“In the UK, we have a hospital that has to check 9,000 water taps every day. That’s a job that usually requires two staff members and a manager,” he said. “But, with Laura, you can have sensors on each tap, doing the job of those three employees.

Marcus Winsley, Director of Trade & Investment at the British Embassy in Bangkok, said the solutions offered by technology like Laura, provides people and governments with data that allows them to improve their efficiency.

“We are here because we are excited about the ambition that the Thai government has to move up the curve of innovation, to become sustainable and environmentally clean,” Mr Winsley said.

“We believe there are technologies and solutions to issues, held by British companies and experts, that directly meet the needs of Phuket, all while building partnerships.”

“Phuket is an ideal location to develop as a smart city; as an island, you can control the system better. Also, Phuket is a fantastic base of tourism, which lives on data. There are lots of ideas which British companies can share that would be useful for Phuket.”

Patong Mayor Chalermluck Kebsup said that he’s looking forward to finding applications in data collection for predicting his city’s annual flash floods.

“My concern is with environmental issues in Patong, like flooding, air pollution and waste management. I’d like to see technology implemented that can detect water levels so we can issue timely flash flood alerts,” said Mayor Chalermluck.

“Patong is an old town. It was once a small village and now it’s a heavily populated tourist destination. Our infrastructure was not built to support such rapid growth. We have small pipes, yet more buildings are going up all the time. This is an ongoing problem which affordable technology can help solve.”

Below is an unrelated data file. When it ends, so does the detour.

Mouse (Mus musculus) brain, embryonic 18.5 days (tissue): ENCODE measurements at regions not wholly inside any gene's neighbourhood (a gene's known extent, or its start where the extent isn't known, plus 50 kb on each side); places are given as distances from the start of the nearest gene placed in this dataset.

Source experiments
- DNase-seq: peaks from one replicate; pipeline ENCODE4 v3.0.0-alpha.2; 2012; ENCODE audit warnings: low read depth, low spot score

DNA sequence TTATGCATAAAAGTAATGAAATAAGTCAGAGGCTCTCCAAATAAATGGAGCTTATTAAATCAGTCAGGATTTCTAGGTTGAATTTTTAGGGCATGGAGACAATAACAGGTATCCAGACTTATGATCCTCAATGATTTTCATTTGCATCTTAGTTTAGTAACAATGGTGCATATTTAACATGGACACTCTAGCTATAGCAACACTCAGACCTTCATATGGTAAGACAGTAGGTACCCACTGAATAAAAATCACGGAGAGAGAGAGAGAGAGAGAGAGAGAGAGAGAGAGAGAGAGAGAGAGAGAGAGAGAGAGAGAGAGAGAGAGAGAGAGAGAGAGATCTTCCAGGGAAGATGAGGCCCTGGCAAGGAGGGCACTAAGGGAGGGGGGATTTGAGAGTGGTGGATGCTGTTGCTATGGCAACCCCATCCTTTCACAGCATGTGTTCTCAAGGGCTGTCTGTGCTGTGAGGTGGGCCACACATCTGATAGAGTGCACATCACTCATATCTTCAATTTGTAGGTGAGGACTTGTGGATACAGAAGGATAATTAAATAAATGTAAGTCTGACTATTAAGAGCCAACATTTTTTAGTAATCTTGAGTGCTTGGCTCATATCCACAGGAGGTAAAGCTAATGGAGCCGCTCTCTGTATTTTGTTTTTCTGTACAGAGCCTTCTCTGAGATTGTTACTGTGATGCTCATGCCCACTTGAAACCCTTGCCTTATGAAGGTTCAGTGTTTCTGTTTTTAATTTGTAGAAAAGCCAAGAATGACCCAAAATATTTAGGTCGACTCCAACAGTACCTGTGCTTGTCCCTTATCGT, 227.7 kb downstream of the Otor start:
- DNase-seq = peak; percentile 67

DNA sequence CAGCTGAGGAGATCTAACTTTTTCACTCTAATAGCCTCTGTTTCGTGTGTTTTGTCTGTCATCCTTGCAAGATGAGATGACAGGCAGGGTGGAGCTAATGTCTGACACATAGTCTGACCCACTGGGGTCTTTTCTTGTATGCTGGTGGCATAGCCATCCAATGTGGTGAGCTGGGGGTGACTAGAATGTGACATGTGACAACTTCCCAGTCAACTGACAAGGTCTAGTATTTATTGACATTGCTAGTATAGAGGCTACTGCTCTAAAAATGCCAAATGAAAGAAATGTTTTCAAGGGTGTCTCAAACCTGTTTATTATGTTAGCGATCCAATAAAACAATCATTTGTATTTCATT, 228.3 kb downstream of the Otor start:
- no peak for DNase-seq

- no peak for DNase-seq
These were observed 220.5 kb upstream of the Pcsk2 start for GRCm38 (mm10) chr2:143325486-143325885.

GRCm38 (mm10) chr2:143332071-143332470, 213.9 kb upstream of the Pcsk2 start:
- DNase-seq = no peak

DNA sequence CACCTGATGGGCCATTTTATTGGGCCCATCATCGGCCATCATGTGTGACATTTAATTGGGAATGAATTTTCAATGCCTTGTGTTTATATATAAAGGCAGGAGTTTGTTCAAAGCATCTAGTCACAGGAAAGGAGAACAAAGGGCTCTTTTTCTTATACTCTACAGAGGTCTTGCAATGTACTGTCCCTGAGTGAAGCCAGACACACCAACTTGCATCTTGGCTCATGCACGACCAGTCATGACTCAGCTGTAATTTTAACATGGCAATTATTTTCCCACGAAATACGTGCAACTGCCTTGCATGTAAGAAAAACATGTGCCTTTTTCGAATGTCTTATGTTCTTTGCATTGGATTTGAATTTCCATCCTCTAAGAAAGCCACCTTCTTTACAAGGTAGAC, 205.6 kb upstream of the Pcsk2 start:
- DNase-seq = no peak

Phuket City Mayor Somjai Suwansupana echoed concerns over water management.

“These problems cannot be solved by the city alone,” she said. “Sensors would be useful along the canals running through Kathu, Wichit and Rassada.”

Vice Governor Prajiad Aksornthammakul said he was keen to use the British technology to address island-wide security issues.

“CCTV and other technologies could be used to screen people entering Phuket at a ‘gateway’ onto the island, and at piers. There, we could gather information about our visitors,” he said. “This is a good start for Phuket in becoming a smart city, and we welcome the British government’s involvement and support.”

Pracha Asawateera , Phuket branch manager of SIPA, believes Phuket has excellent potential to compete as a smart city against neighboring technology hubs, like Singapore and Malaysia, but admitted that a priority is increasing the province’s internet speed.

“High-speed internet access is essential for drawing companies to the island,” Mr Pracha said. “We aim to work with CAT Telecom to increase high-speed internet levels on the island to 100MB within the next three years.”

An additional 1,000 CCTV cameras to monitor traffic are also among the smart city plans for Phuket, ostensibly in order to curb traffic violations.

— Chutharat Plerin

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Archiving articles from the Phuket Gazette circa 1998 - 2017. View the Phuket Gazette online archive and Digital Gazette PDF Prints.

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Patong

Daytime closure looms for Patong beach road

May Taylor

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Daytime closure looms for Patong beach road | The Thaiger

The mayor of Patong, Chalermluck Kebsup, has announced that from August 25, Thaweewong Road, better known as the Patong beach road, will be closed during the day while power and communication cables are installed.

Apologising for the inconvenience, Mayor Chalermluck explains that the closures will be between 6.00am and 4.00pm and expected to last until September 30. She says the work will take place during low season and will be paused for the busy high season.